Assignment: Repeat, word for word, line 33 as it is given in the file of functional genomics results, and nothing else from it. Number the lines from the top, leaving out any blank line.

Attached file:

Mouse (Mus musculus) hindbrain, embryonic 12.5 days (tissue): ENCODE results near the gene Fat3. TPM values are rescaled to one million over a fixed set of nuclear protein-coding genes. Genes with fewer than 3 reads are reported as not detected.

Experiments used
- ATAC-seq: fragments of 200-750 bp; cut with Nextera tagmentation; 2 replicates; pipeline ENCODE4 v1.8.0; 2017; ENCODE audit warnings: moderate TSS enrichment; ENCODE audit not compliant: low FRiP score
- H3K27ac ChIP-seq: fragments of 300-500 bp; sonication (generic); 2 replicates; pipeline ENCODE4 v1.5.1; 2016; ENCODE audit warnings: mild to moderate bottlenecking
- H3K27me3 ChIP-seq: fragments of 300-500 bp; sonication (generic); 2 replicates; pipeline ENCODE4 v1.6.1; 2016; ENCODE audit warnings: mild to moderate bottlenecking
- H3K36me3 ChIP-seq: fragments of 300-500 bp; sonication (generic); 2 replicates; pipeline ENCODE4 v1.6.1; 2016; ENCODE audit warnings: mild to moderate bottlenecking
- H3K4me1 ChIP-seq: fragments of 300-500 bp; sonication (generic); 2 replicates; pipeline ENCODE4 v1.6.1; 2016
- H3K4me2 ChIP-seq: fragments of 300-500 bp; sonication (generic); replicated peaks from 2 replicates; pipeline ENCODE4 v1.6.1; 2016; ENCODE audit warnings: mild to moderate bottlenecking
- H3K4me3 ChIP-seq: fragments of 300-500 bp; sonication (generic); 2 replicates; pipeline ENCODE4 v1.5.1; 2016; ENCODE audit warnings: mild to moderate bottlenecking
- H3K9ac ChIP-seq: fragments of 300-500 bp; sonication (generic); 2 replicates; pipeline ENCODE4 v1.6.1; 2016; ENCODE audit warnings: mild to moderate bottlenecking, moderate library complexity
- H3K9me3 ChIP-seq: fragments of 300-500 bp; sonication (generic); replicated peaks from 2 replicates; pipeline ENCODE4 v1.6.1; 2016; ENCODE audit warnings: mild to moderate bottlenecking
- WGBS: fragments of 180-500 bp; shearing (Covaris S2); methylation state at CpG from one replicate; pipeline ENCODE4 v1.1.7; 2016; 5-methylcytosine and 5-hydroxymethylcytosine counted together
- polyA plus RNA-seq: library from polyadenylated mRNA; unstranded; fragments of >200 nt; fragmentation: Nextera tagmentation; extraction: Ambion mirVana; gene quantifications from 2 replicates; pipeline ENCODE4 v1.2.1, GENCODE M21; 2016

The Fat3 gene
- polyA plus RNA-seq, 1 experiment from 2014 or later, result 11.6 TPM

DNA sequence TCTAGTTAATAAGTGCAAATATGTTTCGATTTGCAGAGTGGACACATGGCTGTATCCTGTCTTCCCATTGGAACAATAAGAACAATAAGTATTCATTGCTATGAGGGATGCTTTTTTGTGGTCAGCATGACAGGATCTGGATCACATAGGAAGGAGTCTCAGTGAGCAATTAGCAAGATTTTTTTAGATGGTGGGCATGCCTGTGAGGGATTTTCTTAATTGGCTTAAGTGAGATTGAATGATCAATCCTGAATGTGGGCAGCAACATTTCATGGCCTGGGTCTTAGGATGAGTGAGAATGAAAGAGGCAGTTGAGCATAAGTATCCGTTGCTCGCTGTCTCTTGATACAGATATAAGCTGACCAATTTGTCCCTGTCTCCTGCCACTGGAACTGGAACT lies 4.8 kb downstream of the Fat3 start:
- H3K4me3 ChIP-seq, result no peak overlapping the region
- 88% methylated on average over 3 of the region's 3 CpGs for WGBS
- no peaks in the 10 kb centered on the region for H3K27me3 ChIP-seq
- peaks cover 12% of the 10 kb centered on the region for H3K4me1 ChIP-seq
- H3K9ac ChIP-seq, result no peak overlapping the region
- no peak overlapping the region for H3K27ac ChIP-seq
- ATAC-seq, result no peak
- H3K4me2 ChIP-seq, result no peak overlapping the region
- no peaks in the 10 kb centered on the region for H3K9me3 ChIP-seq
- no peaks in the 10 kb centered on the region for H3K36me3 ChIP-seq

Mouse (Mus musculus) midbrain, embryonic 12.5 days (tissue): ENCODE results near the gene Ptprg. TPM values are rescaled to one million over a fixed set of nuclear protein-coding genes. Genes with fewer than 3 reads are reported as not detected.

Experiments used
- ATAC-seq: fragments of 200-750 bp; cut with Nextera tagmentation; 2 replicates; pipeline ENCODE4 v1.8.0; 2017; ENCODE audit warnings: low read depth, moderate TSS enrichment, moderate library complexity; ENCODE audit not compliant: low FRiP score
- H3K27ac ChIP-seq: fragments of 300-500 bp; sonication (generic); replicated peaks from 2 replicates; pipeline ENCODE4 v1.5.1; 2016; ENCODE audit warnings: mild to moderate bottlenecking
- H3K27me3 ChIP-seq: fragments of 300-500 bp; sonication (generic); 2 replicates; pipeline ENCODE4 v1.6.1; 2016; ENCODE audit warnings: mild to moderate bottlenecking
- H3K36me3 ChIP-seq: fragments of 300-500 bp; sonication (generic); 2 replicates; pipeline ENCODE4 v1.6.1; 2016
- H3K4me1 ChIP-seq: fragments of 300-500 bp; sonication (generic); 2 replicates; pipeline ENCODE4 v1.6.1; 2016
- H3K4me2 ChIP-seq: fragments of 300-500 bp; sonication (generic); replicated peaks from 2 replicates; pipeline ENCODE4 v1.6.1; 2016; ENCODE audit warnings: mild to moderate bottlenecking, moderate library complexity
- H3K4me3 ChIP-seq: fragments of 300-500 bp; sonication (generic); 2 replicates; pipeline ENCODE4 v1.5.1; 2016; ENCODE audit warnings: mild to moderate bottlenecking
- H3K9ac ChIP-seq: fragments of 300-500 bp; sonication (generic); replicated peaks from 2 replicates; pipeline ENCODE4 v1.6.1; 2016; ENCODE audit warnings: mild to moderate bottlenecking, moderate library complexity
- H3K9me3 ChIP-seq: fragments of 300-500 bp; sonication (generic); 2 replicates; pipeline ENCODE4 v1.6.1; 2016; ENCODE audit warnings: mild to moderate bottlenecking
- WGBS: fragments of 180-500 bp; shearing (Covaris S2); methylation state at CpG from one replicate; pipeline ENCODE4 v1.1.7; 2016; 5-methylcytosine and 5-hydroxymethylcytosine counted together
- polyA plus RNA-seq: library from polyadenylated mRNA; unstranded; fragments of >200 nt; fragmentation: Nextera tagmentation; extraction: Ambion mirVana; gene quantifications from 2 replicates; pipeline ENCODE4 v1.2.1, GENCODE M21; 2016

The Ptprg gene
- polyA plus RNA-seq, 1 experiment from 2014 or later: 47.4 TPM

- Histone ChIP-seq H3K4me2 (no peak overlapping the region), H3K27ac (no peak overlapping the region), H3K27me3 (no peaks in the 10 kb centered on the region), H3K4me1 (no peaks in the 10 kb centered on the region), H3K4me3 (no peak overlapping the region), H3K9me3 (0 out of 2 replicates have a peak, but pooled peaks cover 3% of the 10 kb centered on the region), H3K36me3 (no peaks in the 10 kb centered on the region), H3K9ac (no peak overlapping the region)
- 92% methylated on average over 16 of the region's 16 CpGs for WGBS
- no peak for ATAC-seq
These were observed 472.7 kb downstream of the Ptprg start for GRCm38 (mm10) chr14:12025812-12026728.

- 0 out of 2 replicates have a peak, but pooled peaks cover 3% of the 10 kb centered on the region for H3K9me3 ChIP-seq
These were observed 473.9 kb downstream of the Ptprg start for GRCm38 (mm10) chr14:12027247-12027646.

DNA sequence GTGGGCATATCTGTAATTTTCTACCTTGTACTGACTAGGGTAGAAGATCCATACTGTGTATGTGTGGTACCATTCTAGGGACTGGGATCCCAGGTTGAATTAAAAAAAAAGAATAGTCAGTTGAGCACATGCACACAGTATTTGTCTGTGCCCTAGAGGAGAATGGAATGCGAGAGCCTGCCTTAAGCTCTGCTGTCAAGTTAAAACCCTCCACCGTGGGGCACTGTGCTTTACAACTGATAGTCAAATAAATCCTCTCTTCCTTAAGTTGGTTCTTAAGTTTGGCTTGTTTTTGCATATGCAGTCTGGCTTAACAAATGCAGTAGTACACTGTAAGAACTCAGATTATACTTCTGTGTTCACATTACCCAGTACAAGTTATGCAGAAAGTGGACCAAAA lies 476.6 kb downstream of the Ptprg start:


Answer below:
- H3K4me1 ChIP-seq: fragments of 300-500 bp; sonication (generic); 2 replicates; pipeline ENCODE4 v1.6.1; 2016